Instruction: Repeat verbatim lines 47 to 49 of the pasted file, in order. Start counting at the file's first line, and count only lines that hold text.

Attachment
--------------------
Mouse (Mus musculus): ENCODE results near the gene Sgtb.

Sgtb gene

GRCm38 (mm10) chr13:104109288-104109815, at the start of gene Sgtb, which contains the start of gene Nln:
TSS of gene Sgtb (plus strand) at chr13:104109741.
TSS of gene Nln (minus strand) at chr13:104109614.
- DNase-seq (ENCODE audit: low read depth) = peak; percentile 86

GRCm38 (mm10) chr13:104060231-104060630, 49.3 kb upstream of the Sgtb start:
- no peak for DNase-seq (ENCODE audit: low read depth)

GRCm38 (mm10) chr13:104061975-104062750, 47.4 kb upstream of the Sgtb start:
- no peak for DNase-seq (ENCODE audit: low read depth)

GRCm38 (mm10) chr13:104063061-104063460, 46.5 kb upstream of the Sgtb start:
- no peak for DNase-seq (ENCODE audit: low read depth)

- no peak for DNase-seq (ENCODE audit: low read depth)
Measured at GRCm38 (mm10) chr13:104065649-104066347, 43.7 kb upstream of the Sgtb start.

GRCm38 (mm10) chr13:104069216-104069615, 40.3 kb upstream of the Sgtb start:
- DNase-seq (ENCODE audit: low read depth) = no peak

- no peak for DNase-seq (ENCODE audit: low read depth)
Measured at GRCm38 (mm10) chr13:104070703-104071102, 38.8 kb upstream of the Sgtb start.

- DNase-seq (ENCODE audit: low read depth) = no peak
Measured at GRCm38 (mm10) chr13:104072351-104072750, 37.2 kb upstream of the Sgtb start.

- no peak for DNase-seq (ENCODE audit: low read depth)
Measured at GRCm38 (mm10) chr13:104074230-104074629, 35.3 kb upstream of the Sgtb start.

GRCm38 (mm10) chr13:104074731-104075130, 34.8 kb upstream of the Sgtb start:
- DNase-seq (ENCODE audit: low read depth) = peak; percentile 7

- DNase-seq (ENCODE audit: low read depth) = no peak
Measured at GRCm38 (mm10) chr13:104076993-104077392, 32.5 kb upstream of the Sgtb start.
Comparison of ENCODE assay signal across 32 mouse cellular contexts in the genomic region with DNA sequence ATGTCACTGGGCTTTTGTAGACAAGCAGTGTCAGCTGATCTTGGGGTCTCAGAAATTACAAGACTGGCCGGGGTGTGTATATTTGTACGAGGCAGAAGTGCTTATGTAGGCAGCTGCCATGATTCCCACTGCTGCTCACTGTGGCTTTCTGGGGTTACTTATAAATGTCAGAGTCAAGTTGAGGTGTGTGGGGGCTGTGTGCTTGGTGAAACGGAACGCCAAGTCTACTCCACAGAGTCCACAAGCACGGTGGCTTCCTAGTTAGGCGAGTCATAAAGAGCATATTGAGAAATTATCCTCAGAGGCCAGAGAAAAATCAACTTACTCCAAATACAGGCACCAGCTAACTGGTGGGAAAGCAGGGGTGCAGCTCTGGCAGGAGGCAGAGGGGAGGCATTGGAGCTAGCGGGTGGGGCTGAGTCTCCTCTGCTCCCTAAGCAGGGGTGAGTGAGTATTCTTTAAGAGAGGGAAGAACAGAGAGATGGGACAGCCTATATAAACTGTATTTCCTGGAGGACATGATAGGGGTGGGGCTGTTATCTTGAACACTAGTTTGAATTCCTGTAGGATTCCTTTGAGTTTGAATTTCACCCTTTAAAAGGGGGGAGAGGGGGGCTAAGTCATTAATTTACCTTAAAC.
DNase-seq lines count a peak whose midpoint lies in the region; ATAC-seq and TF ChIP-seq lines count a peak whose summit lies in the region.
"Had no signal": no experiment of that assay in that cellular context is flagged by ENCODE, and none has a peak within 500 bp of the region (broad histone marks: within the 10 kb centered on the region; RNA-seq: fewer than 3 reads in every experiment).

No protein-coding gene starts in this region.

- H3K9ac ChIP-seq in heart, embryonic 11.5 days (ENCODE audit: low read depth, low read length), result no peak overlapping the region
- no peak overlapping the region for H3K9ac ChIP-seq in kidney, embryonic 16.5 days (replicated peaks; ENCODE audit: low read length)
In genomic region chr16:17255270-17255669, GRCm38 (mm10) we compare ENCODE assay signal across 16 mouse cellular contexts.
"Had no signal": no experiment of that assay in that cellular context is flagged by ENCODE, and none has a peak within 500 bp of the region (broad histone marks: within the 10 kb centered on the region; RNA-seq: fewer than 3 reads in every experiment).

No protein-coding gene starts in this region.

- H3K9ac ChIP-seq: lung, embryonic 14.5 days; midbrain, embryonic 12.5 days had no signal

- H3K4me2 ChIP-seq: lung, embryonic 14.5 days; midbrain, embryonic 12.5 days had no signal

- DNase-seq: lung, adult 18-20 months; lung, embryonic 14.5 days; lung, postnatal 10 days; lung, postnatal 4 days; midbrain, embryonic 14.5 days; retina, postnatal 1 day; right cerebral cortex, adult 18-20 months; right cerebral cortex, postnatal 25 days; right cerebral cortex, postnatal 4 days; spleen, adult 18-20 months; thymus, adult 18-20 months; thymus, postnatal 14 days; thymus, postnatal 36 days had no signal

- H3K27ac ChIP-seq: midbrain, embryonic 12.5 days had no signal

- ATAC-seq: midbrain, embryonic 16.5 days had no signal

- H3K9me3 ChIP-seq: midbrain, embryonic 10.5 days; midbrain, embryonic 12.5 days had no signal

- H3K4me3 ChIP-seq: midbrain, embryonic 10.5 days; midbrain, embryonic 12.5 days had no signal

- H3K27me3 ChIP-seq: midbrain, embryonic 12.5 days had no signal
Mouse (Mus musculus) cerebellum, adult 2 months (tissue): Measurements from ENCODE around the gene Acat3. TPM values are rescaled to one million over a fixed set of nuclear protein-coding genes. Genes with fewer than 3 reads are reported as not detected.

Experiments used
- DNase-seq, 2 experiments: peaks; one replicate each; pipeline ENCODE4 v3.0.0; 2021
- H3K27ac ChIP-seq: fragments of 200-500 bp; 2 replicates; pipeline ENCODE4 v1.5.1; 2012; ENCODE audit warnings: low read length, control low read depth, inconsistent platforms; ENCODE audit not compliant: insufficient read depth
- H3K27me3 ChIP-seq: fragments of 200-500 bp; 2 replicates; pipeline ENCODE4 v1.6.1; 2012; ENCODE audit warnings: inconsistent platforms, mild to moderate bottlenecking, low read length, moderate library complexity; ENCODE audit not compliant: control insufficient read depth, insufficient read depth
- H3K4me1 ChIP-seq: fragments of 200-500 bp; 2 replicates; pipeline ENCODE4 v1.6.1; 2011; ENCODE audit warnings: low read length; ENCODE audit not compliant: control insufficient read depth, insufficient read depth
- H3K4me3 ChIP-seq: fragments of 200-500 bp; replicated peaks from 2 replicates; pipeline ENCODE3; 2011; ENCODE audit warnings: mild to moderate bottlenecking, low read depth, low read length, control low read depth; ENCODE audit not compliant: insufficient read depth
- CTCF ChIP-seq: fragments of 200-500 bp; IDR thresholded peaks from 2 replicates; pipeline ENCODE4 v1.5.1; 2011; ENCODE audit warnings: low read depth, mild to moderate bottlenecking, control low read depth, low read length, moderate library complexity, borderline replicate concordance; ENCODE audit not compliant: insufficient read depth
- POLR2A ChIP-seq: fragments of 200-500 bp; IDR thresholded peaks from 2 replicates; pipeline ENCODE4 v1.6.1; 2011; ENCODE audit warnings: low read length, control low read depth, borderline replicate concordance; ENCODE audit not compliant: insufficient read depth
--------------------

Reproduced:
- H3K27ac ChIP-seq: fragments of 200-500 bp; 2 replicates; pipeline ENCODE4 v1.5.1; 2012; ENCODE audit warnings: low read length, control low read depth, inconsistent platforms; ENCODE audit not compliant: insufficient read depth
- H3K27me3 ChIP-seq: fragments of 200-500 bp; 2 replicates; pipeline ENCODE4 v1.6.1; 2012; ENCODE audit warnings: inconsistent platforms, mild to moderate bottlenecking, low read length, moderate library complexity; ENCODE audit not compliant: control insufficient read depth, insufficient read depth
- H3K4me1 ChIP-seq: fragments of 200-500 bp; 2 replicates; pipeline ENCODE4 v1.6.1; 2011; ENCODE audit warnings: low read length; ENCODE audit not compliant: control insufficient read depth, insufficient read depth